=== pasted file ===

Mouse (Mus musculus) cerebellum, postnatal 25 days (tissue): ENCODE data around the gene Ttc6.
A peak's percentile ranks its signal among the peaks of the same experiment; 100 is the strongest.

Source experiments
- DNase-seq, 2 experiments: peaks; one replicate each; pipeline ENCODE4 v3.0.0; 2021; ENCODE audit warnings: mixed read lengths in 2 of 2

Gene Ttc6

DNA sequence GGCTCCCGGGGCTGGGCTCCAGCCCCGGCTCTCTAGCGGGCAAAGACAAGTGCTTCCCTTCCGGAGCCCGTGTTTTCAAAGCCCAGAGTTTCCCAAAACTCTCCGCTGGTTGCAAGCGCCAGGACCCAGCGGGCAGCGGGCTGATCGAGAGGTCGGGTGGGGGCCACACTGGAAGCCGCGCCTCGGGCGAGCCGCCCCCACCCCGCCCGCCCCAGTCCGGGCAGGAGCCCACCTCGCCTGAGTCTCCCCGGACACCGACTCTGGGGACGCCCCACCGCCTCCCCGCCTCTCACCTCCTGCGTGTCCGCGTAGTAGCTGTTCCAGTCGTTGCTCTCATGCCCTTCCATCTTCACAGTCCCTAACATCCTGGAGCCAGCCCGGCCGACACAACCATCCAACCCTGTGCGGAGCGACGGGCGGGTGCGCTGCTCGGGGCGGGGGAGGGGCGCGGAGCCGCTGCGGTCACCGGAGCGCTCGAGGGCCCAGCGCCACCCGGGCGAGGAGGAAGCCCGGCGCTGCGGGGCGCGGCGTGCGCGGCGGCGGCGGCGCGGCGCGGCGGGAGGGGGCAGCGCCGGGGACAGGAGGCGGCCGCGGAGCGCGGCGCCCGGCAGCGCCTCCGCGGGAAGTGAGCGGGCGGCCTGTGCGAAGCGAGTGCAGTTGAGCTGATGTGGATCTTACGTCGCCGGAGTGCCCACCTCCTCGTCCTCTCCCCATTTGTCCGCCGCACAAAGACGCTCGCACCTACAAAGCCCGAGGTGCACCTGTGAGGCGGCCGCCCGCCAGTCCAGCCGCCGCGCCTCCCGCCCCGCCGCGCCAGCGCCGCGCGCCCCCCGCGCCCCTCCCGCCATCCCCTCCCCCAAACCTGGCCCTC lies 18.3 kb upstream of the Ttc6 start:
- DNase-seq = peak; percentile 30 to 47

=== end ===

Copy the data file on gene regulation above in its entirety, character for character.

Mouse (Mus musculus) cerebellum, postnatal 25 days (tissue): ENCODE data around the gene Ttc6.
A peak's percentile ranks its signal among the peaks of the same experiment; 100 is the strongest.

Source experiments
- DNase-seq, 2 experiments: peaks; one replicate each; pipeline ENCODE4 v3.0.0; 2021; ENCODE audit warnings: mixed read lengths in 2 of 2

Gene Ttc6

DNA sequence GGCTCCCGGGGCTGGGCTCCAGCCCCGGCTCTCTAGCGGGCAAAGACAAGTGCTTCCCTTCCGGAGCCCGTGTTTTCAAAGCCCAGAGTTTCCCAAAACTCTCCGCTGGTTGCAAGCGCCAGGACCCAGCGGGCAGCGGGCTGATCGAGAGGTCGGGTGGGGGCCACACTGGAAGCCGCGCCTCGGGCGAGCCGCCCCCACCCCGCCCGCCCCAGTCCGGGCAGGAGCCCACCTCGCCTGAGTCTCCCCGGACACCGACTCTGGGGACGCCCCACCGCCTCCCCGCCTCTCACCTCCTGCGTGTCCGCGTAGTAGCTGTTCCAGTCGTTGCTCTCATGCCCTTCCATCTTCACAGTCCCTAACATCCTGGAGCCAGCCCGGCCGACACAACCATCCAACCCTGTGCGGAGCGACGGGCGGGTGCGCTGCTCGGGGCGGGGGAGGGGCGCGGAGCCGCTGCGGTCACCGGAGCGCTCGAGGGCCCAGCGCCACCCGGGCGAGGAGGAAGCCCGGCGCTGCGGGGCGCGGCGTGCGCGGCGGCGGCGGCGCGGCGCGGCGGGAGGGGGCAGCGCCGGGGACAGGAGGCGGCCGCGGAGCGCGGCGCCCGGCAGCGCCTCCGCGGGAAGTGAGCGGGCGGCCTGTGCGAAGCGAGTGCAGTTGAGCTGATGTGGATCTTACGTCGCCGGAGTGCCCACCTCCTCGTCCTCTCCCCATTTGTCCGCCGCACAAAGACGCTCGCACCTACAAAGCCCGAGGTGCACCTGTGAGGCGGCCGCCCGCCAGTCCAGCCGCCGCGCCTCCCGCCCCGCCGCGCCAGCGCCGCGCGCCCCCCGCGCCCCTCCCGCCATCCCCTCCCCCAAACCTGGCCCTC lies 18.3 kb upstream of the Ttc6 start:
- DNase-seq = peak; percentile 30 to 47